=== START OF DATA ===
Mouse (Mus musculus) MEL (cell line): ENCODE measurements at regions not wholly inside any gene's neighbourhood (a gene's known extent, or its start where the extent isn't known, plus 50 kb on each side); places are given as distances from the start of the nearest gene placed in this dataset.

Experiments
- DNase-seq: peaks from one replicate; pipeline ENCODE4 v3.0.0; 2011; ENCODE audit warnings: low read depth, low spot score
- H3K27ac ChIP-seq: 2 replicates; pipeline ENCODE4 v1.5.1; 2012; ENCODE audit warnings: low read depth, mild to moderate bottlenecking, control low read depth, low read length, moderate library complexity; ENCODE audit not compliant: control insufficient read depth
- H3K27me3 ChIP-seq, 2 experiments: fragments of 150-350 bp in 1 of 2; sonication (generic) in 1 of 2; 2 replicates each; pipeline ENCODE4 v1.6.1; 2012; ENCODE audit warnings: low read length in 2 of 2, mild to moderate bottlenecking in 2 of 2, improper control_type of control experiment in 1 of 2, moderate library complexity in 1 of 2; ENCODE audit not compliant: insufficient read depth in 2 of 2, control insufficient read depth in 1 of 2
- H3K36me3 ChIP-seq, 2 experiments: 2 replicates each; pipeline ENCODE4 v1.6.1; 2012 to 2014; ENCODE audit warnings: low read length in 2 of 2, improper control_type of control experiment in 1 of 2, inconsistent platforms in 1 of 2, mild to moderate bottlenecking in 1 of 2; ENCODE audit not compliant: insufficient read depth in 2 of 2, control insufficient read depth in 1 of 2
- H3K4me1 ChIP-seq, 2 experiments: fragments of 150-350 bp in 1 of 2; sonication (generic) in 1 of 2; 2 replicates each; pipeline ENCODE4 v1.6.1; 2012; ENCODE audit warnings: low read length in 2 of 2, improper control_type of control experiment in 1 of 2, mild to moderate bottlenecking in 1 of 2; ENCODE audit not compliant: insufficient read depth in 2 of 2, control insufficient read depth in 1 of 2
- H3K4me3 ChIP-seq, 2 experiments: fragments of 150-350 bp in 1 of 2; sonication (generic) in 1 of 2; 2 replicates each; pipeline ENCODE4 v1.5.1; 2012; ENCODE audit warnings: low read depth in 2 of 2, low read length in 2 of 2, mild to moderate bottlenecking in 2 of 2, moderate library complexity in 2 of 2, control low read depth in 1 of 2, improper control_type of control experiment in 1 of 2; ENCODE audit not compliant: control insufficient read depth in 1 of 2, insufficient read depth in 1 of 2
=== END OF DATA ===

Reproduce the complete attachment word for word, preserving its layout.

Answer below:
Mouse (Mus musculus) MEL (cell line): ENCODE measurements at regions not wholly inside any gene's neighbourhood (a gene's known extent, or its start where the extent isn't known, plus 50 kb on each side); places are given as distances from the start of the nearest gene placed in this dataset.

Experiments
- DNase-seq: peaks from one replicate; pipeline ENCODE4 v3.0.0; 2011; ENCODE audit warnings: low read depth, low spot score
- H3K27ac ChIP-seq: 2 replicates; pipeline ENCODE4 v1.5.1; 2012; ENCODE audit warnings: low read depth, mild to moderate bottlenecking, control low read depth, low read length, moderate library complexity; ENCODE audit not compliant: control insufficient read depth
- H3K27me3 ChIP-seq, 2 experiments: fragments of 150-350 bp in 1 of 2; sonication (generic) in 1 of 2; 2 replicates each; pipeline ENCODE4 v1.6.1; 2012; ENCODE audit warnings: low read length in 2 of 2, mild to moderate bottlenecking in 2 of 2, improper control_type of control experiment in 1 of 2, moderate library complexity in 1 of 2; ENCODE audit not compliant: insufficient read depth in 2 of 2, control insufficient read depth in 1 of 2
- H3K36me3 ChIP-seq, 2 experiments: 2 replicates each; pipeline ENCODE4 v1.6.1; 2012 to 2014; ENCODE audit warnings: low read length in 2 of 2, improper control_type of control experiment in 1 of 2, inconsistent platforms in 1 of 2, mild to moderate bottlenecking in 1 of 2; ENCODE audit not compliant: insufficient read depth in 2 of 2, control insufficient read depth in 1 of 2
- H3K4me1 ChIP-seq, 2 experiments: fragments of 150-350 bp in 1 of 2; sonication (generic) in 1 of 2; 2 replicates each; pipeline ENCODE4 v1.6.1; 2012; ENCODE audit warnings: low read length in 2 of 2, improper control_type of control experiment in 1 of 2, mild to moderate bottlenecking in 1 of 2; ENCODE audit not compliant: insufficient read depth in 2 of 2, control insufficient read depth in 1 of 2
- H3K4me3 ChIP-seq, 2 experiments: fragments of 150-350 bp in 1 of 2; sonication (generic) in 1 of 2; 2 replicates each; pipeline ENCODE4 v1.5.1; 2012; ENCODE audit warnings: low read depth in 2 of 2, low read length in 2 of 2, mild to moderate bottlenecking in 2 of 2, moderate library complexity in 2 of 2, control low read depth in 1 of 2, improper control_type of control experiment in 1 of 2; ENCODE audit not compliant: control insufficient read depth in 1 of 2, insufficient read depth in 1 of 2